Falls Have Become the Leading Cause of Injury Deaths for Seniors
Fall-related death rates for men and women 65 years and older increased significantly from 1993 to 2003, according to a report released today in the Centers for Disease Control and Prevention's (CDC) Morbidity and Mortality Weekly Report (MMWR).
In 2003, more than 13,700 older adults died from falls, making them the leading cause of injury deaths among people 65 and older. From 1993 to 2003 fatal falls increased by more than 55 percent - with more men (46.2 percent) dying from falls than women (31.1 percent). The report also indicates that in 2003 almost 1.8 million seniors were treated in emergency departments for nonfatal injuries from falls and more than 460,000 were hospitalized. In 2000, the direct medical costs for falls among older adults were approximately $19 billion.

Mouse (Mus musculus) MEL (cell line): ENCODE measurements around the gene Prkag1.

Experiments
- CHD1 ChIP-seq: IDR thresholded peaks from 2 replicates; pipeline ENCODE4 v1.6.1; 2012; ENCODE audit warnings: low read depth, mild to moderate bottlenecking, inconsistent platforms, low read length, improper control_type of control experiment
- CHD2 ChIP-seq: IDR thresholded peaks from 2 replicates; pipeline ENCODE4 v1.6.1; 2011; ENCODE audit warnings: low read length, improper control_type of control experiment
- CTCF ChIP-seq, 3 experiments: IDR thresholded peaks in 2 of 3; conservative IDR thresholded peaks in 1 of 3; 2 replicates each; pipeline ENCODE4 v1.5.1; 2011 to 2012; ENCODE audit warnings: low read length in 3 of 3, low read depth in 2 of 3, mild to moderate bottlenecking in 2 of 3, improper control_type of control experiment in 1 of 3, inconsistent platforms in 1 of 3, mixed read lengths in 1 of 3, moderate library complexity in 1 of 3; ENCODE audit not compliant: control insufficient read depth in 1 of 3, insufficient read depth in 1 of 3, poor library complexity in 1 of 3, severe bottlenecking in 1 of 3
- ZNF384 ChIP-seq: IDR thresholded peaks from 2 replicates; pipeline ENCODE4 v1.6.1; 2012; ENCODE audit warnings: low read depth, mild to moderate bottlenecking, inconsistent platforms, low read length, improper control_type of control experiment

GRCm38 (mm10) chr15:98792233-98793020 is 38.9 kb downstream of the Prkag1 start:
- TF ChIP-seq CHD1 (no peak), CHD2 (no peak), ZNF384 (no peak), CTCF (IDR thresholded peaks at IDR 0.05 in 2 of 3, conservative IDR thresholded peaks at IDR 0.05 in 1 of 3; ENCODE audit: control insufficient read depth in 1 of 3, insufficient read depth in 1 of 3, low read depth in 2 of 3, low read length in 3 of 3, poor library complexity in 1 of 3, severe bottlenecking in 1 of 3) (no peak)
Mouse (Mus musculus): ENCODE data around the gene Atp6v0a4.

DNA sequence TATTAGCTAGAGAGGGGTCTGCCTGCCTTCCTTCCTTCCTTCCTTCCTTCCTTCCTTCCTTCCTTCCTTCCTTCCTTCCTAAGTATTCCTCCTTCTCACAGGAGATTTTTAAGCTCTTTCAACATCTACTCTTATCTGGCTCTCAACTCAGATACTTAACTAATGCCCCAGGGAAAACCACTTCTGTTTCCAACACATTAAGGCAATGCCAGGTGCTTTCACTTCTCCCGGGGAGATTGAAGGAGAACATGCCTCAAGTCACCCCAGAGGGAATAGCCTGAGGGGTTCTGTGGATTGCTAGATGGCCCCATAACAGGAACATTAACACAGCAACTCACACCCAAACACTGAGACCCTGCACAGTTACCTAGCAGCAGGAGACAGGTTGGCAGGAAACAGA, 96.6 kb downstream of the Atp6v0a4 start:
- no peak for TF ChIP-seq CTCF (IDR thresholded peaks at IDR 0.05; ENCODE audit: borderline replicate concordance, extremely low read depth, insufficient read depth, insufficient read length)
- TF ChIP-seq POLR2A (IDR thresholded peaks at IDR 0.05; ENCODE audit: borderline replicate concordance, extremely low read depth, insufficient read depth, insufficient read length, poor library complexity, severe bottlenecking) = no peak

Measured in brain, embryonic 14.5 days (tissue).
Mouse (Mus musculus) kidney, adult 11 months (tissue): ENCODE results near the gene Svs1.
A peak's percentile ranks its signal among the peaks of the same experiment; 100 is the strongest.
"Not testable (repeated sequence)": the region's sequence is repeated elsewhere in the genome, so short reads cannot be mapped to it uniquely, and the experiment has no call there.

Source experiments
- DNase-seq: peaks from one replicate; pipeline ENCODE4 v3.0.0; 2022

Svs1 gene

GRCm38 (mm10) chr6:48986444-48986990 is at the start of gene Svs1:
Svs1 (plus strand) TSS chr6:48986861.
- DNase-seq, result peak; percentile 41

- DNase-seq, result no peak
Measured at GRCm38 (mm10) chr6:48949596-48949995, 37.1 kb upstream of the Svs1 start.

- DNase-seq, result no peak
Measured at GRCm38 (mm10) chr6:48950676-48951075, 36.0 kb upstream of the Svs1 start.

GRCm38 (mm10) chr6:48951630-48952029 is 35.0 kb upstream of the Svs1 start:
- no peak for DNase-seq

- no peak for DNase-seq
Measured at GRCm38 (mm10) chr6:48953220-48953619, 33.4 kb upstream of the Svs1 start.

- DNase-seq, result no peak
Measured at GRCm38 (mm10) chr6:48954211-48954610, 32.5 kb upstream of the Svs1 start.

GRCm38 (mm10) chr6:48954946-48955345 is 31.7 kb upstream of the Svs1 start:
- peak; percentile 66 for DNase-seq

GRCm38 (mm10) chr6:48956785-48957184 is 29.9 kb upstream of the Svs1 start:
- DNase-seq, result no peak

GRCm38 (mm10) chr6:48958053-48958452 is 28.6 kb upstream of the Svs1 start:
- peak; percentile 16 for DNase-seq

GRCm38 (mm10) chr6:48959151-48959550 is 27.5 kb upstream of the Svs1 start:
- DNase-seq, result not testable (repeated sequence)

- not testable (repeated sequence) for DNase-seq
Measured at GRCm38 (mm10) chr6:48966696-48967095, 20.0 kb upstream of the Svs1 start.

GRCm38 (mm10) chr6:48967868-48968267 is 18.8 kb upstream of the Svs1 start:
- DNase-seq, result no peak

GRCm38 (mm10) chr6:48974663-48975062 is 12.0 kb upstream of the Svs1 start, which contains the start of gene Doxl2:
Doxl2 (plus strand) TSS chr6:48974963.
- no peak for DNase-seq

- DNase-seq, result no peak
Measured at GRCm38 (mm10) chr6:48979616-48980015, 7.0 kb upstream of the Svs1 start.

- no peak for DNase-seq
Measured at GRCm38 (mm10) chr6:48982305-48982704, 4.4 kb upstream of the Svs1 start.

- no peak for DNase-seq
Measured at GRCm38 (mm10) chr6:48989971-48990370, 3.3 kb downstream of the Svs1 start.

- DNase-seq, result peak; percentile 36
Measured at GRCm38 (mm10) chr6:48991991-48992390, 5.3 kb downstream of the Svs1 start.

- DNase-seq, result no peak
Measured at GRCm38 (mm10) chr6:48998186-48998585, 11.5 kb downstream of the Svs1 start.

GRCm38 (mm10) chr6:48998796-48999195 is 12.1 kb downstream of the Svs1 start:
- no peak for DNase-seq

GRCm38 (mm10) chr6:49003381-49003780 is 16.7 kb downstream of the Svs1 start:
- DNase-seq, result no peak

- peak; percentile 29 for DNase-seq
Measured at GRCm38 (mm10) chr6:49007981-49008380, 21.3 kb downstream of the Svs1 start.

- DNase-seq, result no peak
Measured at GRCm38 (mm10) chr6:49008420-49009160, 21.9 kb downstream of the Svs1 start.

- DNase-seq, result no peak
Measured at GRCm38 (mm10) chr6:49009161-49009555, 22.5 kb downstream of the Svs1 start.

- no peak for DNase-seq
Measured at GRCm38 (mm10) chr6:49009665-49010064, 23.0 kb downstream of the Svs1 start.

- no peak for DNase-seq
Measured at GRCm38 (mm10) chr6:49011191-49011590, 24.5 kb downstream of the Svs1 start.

"Fall death rates have increased faster than fall injury rates. In large part, this is because people are living longer, and many of our seniors now are older and frailer. They need our help to prevent potentially fatal fall injuries," said Dr. Judy Stevens, an epidemiologist in CDC's Injury Center and author of the report.